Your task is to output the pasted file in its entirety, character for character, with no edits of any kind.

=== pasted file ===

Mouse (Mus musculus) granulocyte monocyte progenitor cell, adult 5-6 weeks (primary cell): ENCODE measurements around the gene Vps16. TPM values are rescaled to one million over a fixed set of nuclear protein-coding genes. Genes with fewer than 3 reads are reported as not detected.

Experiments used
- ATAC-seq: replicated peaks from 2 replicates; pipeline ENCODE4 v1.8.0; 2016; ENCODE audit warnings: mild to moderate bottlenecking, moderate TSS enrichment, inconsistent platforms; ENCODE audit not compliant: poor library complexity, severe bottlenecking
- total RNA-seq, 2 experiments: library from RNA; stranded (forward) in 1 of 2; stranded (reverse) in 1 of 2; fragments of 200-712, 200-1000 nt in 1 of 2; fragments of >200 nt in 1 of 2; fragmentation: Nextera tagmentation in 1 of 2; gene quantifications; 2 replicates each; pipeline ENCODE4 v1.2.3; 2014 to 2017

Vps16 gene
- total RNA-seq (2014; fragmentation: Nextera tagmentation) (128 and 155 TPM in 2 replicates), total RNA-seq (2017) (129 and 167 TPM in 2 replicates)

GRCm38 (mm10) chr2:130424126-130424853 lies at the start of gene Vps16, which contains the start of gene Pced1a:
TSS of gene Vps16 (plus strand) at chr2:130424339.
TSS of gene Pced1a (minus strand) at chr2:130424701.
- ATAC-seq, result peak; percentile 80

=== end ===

Mouse (Mus musculus) granulocyte monocyte progenitor cell, adult 5-6 weeks (primary cell): ENCODE measurements around the gene Vps16. TPM values are rescaled to one million over a fixed set of nuclear protein-coding genes. Genes with fewer than 3 reads are reported as not detected.

Experiments used
- ATAC-seq: replicated peaks from 2 replicates; pipeline ENCODE4 v1.8.0; 2016; ENCODE audit warnings: mild to moderate bottlenecking, moderate TSS enrichment, inconsistent platforms; ENCODE audit not compliant: poor library complexity, severe bottlenecking
- total RNA-seq, 2 experiments: library from RNA; stranded (forward) in 1 of 2; stranded (reverse) in 1 of 2; fragments of 200-712, 200-1000 nt in 1 of 2; fragments of >200 nt in 1 of 2; fragmentation: Nextera tagmentation in 1 of 2; gene quantifications; 2 replicates each; pipeline ENCODE4 v1.2.3; 2014 to 2017

Vps16 gene
- total RNA-seq (2014; fragmentation: Nextera tagmentation) (128 and 155 TPM in 2 replicates), total RNA-seq (2017) (129 and 167 TPM in 2 replicates)

GRCm38 (mm10) chr2:130424126-130424853 lies at the start of gene Vps16, which contains the start of gene Pced1a:
TSS of gene Vps16 (plus strand) at chr2:130424339.
TSS of gene Pced1a (minus strand) at chr2:130424701.
- ATAC-seq, result peak; percentile 80